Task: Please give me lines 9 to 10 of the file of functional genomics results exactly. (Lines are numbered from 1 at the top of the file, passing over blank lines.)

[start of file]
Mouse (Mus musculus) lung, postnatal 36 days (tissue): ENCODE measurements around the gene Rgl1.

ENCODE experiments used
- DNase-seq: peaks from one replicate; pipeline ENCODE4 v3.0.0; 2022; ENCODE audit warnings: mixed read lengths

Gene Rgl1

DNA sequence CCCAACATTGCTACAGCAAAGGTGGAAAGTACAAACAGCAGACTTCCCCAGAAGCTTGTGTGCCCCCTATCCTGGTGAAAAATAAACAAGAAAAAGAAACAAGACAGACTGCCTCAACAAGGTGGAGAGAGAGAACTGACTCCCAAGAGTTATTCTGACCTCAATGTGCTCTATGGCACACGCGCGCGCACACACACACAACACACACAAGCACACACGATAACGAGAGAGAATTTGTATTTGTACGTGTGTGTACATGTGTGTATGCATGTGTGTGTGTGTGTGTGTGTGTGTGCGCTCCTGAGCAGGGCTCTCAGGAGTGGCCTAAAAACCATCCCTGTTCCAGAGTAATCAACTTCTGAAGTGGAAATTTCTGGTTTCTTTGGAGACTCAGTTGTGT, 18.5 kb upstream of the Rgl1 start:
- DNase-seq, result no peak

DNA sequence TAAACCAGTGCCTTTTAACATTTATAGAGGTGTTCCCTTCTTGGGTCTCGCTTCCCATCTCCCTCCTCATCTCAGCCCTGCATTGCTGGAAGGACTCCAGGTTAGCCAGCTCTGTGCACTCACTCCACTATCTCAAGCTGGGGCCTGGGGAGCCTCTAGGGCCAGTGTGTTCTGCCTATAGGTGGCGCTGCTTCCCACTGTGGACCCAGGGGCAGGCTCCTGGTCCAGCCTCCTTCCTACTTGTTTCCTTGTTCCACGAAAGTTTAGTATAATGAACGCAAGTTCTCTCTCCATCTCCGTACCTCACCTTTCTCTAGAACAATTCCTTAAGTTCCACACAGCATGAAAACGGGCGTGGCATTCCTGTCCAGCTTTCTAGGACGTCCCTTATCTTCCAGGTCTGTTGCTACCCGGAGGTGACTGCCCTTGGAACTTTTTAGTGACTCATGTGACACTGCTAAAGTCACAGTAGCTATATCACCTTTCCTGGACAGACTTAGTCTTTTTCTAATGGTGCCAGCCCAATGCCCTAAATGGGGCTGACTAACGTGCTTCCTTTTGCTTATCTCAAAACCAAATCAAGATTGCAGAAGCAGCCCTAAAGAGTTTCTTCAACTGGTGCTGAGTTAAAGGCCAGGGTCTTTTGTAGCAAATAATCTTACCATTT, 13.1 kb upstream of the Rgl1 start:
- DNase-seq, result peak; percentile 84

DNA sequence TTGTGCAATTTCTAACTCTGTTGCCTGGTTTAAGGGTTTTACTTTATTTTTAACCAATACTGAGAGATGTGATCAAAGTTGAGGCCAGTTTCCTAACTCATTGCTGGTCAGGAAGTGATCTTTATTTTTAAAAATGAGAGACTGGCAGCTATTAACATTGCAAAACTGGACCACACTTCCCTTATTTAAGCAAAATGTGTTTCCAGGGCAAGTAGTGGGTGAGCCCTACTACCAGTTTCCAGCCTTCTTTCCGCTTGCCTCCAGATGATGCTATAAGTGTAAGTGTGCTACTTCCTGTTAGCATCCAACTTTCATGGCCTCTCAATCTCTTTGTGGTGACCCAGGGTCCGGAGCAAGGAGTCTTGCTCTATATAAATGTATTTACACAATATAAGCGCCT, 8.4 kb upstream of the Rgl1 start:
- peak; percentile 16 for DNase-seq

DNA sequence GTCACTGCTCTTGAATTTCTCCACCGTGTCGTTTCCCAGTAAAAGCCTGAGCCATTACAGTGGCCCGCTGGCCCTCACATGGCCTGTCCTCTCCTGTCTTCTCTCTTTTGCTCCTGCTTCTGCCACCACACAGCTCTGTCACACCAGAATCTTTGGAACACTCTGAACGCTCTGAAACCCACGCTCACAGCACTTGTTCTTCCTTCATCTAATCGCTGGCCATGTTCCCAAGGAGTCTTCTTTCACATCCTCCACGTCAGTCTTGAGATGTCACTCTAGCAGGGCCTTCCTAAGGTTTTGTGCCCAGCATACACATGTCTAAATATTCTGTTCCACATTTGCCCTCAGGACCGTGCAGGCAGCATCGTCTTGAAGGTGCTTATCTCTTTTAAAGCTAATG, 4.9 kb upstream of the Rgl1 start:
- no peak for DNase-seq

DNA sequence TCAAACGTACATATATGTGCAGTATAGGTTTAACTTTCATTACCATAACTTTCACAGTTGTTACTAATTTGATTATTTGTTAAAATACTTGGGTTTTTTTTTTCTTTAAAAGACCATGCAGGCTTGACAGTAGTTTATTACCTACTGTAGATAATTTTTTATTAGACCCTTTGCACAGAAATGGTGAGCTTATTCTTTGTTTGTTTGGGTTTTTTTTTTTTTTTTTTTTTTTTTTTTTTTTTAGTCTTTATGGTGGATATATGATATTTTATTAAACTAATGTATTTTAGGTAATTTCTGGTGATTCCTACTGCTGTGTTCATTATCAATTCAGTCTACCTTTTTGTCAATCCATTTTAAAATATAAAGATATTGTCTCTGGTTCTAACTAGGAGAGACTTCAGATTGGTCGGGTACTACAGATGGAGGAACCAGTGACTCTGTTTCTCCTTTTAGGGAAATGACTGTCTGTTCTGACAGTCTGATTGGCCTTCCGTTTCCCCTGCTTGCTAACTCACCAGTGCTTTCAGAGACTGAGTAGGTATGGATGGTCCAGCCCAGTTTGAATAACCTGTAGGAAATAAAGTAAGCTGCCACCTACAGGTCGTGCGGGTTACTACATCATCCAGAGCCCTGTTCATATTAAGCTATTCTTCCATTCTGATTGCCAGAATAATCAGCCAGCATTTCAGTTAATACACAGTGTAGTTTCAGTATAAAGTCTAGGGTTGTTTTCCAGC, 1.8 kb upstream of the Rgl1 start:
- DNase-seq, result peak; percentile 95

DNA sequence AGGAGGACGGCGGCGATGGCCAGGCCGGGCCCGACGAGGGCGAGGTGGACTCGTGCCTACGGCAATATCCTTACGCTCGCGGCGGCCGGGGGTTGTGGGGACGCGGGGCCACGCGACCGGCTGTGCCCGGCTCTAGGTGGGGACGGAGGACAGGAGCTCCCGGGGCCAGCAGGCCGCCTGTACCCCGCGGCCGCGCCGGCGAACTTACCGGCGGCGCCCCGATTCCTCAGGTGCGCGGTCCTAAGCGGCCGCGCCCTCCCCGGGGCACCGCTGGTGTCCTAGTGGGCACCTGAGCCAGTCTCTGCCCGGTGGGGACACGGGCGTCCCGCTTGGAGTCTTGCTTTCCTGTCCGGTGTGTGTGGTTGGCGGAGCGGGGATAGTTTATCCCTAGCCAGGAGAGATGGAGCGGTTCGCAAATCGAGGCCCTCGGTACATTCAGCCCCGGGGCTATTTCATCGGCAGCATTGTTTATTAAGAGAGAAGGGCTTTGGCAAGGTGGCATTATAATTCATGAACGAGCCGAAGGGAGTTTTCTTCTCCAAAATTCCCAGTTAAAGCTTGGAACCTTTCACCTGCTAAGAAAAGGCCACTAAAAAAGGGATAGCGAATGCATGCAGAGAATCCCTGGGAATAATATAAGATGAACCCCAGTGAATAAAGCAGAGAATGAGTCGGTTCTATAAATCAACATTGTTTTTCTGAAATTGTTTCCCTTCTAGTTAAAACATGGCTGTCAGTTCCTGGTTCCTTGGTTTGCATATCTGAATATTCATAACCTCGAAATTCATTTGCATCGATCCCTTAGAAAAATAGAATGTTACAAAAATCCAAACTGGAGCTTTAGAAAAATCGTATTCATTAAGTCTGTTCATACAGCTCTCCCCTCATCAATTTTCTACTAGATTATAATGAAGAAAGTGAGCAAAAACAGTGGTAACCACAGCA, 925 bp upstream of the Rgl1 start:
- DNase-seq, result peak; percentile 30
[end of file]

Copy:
DNA sequence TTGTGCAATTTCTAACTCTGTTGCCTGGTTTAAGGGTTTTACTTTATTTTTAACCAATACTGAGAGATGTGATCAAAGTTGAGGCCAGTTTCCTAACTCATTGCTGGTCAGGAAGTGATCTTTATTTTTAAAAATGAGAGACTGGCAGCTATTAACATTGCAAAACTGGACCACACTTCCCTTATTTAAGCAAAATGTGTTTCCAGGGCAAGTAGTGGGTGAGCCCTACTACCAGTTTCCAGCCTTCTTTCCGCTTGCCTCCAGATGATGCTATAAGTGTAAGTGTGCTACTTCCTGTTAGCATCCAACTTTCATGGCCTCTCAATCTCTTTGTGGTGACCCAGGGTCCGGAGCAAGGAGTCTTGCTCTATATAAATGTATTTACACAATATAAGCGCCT, 8.4 kb upstream of the Rgl1 start:
- peak; percentile 16 for DNase-seq